Friday, September 26, 2008

(1)A Visit to The Ohel of The Lubavitcher Rebbe (2) Comments on Patriotism

I visited the Ohel of the Lubavitcher Rebbe today. It was after dark, the only time available to me in an odd schedule that disrupts normal sleep patterns. The silhouette of the tombstones in the lanes of the cemetery looked like tall buildings built with the words and deeds of lives finished. The silence of the graves reminded me of a sleeping city awaiting morning.

I always visit three graves in Montefiore cemetery. The Rebbe's grave is of course one. He has shaped my life mostly through those who knew him more directly. The teachings that have connected me to the Rebbe have not changed since his passing. Those who might misinterpret his teaching without fear of forceful contradiction seem to have increased in number.

The second grave I visit is of a young soldier who was killed in action in 1944. I found his grave by accident. So many times have I visited his grave that I can find it in the dark It is decorated with a cameo photograph of him in uniform. His tomb stands at the corner of the cemetary lane. It is tall with a commanding presence, perhaps as he was in life. His parent's common grave stone is next to that of their son with a date of passing decades after that of their son.. It is wide and far shorter . It is of darker stone and appears stooped in grief. The years between his death and that of his parents fills me with sadness as I think of their life without him and the pangs of loneliness as they pass his friends in the street.

The third grave I visit is that of a woman who was murdered in Crown Heights in 1991. We knew her and her husband and children. My wife was pregnant with my middle daughter when Mrs. L was murdered. There is a serene calm that comes to a couple when they agree upon the name of a child. For us this feeling would arrive in the first hours and days after the birth of a child. My middle daughter is the only child whose name preceded her. It was an expression of and a balm for our grief.

For me, a cemetery is like an aquarium. The aquarium teems with fish silent behind the glass that separates them from visitors. When I walk among the graves it is as though thick glass separates me from the thousands of lives lived fast and slow, in shouts and in whispers, in my accent and idiom and in languages unknown to me. I think of souls departed, leaving behind dark and empty houses.

There is a book called "Maaneh Lashon." It is a book of prayers for the cemetery. It is to me like a guidebook to the language of a country to where all are headed. It helped me to address my prayers to G-d alone and to cope with the presence of the departed. Between life and death is a border dispute. This book gave me the courage to speak. It was a comfort. So many times I had seen it at the Ohel, at the Rebbe's grave site. The book is now to me like a stranger who has stopped on the street to speak to me and leaves as a friend.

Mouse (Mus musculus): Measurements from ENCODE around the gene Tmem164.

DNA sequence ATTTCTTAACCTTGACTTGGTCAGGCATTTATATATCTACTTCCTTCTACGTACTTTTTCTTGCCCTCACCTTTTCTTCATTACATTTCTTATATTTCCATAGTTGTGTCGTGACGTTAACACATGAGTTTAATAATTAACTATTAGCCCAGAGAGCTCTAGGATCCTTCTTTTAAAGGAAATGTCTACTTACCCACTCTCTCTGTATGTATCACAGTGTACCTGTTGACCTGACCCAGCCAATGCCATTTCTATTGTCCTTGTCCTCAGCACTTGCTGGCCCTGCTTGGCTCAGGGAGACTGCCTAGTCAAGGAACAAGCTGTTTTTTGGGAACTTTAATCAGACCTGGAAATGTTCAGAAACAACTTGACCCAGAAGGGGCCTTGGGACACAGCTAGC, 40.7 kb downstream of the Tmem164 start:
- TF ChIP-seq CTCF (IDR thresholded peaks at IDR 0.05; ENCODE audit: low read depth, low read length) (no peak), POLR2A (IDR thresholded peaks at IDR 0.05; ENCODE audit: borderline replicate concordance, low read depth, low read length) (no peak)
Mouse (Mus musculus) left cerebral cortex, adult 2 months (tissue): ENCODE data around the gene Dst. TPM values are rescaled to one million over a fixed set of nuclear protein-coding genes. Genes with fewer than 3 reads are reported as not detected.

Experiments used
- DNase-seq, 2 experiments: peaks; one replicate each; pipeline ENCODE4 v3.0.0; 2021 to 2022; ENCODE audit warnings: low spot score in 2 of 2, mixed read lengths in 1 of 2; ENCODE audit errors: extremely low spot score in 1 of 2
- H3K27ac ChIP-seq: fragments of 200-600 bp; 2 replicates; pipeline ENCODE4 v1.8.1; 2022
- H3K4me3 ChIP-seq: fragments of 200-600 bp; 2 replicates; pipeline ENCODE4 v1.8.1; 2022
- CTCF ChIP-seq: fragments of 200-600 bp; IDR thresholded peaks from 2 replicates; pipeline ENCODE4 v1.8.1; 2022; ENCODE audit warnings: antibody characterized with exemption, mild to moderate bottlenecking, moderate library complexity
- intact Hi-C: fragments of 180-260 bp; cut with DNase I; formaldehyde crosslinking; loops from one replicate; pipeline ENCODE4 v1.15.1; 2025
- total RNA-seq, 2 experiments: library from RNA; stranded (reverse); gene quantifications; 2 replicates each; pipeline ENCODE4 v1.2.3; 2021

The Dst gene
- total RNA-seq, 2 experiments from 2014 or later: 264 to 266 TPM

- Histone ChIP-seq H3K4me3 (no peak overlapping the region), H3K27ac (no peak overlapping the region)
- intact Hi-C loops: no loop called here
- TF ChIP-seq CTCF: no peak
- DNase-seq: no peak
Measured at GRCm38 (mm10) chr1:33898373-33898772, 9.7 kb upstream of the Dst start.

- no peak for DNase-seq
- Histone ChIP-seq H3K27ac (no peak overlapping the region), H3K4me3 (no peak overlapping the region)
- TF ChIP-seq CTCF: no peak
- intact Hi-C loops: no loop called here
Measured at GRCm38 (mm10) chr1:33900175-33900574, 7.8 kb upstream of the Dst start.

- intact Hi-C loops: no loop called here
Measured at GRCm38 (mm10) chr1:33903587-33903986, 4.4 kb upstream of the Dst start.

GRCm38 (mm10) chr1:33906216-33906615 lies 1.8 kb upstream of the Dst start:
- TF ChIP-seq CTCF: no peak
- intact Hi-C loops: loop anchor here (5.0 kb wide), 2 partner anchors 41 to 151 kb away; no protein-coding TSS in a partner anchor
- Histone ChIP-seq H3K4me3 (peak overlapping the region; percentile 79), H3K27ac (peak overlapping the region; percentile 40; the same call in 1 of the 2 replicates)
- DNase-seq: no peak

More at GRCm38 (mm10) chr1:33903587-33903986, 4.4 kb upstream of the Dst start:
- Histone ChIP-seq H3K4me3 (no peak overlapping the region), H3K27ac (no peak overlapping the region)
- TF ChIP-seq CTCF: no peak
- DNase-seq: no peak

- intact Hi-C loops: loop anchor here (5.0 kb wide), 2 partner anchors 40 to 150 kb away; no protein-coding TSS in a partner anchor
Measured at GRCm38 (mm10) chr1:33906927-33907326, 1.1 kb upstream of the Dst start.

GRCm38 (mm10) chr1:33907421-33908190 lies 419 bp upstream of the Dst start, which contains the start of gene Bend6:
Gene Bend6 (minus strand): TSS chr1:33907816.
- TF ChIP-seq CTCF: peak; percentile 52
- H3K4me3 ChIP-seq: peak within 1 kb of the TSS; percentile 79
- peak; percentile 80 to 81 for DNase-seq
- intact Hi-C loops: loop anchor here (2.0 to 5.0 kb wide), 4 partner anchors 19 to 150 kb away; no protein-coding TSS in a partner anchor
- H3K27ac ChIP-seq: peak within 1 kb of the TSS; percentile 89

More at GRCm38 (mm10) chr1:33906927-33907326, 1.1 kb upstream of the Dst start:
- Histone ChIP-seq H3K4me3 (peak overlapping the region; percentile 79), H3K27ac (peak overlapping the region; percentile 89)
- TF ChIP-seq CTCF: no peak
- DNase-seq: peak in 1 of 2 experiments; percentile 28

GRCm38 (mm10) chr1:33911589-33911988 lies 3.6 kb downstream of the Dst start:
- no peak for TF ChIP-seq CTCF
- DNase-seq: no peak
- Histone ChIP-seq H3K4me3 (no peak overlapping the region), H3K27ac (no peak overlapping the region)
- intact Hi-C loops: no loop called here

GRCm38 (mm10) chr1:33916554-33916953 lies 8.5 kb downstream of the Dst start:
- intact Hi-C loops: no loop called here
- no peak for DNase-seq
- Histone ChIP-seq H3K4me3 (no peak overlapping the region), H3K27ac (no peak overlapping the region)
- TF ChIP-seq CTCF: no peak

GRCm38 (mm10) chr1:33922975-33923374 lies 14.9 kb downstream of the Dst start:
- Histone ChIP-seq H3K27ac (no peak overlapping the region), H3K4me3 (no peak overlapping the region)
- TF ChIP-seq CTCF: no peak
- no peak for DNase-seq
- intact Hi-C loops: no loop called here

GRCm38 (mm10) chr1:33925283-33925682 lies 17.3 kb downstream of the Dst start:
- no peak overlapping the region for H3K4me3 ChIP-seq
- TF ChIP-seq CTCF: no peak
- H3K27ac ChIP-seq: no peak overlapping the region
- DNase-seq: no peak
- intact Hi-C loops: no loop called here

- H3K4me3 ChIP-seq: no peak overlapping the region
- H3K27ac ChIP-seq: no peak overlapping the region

A cemetery is like a strange foreign city . When I see strangers visiting those with whom they once lived , I feel a connection . There are those I see daily at a bus stop with whom I never speak. Such people when I meet them abroad in a foreign capitol are no longer strangers. They are "landsmen", people who come from the same city.

When I enter the cemetery, the living are like me, visitors from abroad, from the place that is called the land of the living. They are landsmen. As we leave silently, I feel that they are not strangers. We are all of the same city.


Patriotism:Variations on a Theme From Chicago to Belgrade

There are certain emotions that are universal. Love for a spouse and the love of one’s children strike chords of universal resonance. In a crowd, your own family shines like the brightest star. Patriotism is also a universal feeling. Around the globe songs of praise are sung under flags of every colour to nations of widely varying landscapes and climate. Every nation, great and small is the bright star in a vast sky to its own people.

Some people are more demonstrative of their patriotism than others. One person might feel a serene fondness where another likes to shout and wave the flag. It is interesting during an international soccer match to survey the sea of faces beneath a flag as the sound of a national anthem calls the crowd to silent attention.

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